By Barb Arland-Fye
Reports about hunger — nationwide and around the world — invariably come to my attention while I’m eating lunch at my desk.
That happened again this week with the news that 17 million households in the United States at some point in 2008 experienced difficulty in providing enough food for all of their members.
I glanced at my plate and wondered why I have been so blessed when one in seven (14.6 percent) American households suffered from food insecurity last year, according to the U.S. Department of Agriculture. That figure was 3.5 percentage points higher than the previous year when 11.1 percent (13 million households) were food insecure. That’s the highest one-year increase since the USDA began publishing the data in 1998.
The same day the USDA released its report (Nov. 16), students at St. Paul the Apostle Catholic School in Davenport filled an entire pickup truck with groceries they collected on Sunday to provide hungry and homeless people with “the perfect Thanksgiving dinner.”
Two weeks before that, a 7-year-old girl, accompanied by her mother, dropped off 305 canned goods and other items — 250 pounds worth — at the food pantry Sacred Heart Cathedral operates at The Center in Davenport.
While other church groups and individuals are collecting food for the hungry this Thanksgiving throughout the Diocese of Davenport, the efforts of these children especially gives me reason for hope.
The perfect Thanksgiving dinner project was the result of a brainstorming session Lynn Leming, a teacher at St. Paul’s, had with her seventh- and eighth-grade students. They created a list of items they thought would make the perfect Thanksgiving dinner: turkey, mashed potatoes and gravy, green bean casserole, rolls and real butter, pumpkin and apple pie and other comfort foods. Then they set out to collect enough food for 10 families in need.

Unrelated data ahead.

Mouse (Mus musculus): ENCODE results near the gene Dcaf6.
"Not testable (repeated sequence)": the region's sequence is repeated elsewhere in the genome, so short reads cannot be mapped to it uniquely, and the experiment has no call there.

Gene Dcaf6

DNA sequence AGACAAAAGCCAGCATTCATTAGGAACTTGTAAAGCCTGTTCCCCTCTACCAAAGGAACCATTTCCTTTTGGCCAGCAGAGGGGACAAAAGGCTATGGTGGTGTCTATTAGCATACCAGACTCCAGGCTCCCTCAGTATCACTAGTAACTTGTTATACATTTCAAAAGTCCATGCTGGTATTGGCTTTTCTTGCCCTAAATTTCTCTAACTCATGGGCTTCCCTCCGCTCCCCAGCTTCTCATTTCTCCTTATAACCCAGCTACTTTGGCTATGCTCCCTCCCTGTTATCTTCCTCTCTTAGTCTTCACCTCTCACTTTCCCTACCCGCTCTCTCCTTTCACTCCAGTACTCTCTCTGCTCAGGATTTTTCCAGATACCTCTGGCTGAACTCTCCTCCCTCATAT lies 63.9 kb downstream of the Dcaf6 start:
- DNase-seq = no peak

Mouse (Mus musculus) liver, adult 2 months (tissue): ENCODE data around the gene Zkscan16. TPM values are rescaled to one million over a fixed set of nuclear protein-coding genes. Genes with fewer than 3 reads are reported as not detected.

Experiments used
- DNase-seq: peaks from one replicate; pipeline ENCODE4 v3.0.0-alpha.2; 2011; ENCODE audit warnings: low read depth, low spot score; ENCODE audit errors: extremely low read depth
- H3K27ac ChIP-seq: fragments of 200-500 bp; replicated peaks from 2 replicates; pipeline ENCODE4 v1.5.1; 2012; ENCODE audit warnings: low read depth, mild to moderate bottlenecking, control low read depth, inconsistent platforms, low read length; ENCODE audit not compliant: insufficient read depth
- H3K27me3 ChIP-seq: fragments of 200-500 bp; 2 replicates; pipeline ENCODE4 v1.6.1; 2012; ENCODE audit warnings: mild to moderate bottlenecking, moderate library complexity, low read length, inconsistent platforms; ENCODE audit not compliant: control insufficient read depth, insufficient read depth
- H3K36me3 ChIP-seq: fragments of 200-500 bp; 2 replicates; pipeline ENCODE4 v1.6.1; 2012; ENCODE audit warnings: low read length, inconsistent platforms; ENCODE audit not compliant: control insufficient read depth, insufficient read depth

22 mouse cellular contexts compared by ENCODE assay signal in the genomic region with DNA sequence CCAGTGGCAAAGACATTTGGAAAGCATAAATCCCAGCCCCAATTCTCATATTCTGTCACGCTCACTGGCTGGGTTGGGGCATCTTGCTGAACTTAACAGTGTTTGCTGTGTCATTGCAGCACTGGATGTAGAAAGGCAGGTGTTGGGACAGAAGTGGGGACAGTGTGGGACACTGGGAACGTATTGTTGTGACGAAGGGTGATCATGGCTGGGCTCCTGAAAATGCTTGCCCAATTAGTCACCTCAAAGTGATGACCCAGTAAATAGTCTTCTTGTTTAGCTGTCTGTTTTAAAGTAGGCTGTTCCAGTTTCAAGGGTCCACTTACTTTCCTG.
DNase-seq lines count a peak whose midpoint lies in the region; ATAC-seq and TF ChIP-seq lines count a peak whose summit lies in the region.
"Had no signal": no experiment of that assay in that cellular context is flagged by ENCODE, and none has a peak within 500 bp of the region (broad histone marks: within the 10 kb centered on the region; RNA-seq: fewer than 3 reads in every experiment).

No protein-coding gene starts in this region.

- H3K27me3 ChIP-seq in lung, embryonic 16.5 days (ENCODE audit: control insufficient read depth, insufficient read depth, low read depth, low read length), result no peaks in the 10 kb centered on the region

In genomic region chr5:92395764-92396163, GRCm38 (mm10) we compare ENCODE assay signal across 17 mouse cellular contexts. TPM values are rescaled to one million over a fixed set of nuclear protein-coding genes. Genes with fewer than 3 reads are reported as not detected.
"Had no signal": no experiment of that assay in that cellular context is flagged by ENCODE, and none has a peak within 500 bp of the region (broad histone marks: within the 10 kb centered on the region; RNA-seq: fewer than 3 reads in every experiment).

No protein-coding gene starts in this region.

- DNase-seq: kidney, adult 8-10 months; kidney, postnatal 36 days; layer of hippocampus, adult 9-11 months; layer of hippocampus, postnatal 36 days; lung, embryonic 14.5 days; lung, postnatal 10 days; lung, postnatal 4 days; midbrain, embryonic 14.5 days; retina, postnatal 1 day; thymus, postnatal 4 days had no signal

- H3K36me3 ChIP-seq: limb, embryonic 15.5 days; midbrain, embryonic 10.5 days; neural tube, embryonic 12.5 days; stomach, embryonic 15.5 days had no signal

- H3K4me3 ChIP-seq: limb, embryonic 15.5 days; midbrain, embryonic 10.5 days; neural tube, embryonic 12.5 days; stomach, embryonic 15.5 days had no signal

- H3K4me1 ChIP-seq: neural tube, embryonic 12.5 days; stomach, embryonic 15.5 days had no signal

On Sunday, they walked door-to-door in their neighborhoods asking neighbors to “help in putting together perfect Thanksgiving dinners for the homeless and hungry and needy,” Leming said. If neighbors didn’t have the items listed, students suggested other items that could be donated to the Food Pantry at The Center. Cash donations also were accepted.
“They just touched my heart,” Leming said of the generosity of students and donors. Items for 10 perfect Thanksgiving dinners were donated to The Center, where St. John’s United Methodist Church in Davenport offers a variety of ministries, including the food pantry that Sacred Heart Cathedral operates. Other canned goods and items the students collected were donated to the food pantry, which St. Paul’s regularly contributes to.
“I am so proud they (the students) see the need,” Leming said. “It’s about taking on responsibility, and who better to take responsibility than young people? It’s in the giving that we receive.”
Deacon Bob McCoy, who coordinates the food pantry, said he and other volunteers picked up the items at St. Paul’s on Monday morning and appreciated the students’ efforts. He also said he still is recovering from the shock of the incredible gift from the second-grader just days before.
Keith Perry, the food pantry’s manager, had e-mailed Deacon McCoy about the little girl’s generous donation of 305 food items. “The little girl prepared her own flier, which she passed out door to door in her neighborhood. Her mom took any money donated in lieu of food and used that to purchase additional food items. She made up a sign which I hung on our counter,” Perry wrote.
The little girl, Elizabeth, told neighbors she was a member of St. John’s United Methodist Church and was collecting donations for the food pantry. She created a poster for the pantry that read: “Be Happy with the Food.” She signed it, “Elizabeth.”
Her donation “was the most pleasant surprise I’ve had in all my years in food ministry,” Deacon McCoy said. People of various faiths come together to keep the food pantry going. “Ecumenically, as we work together we can get so much more done.”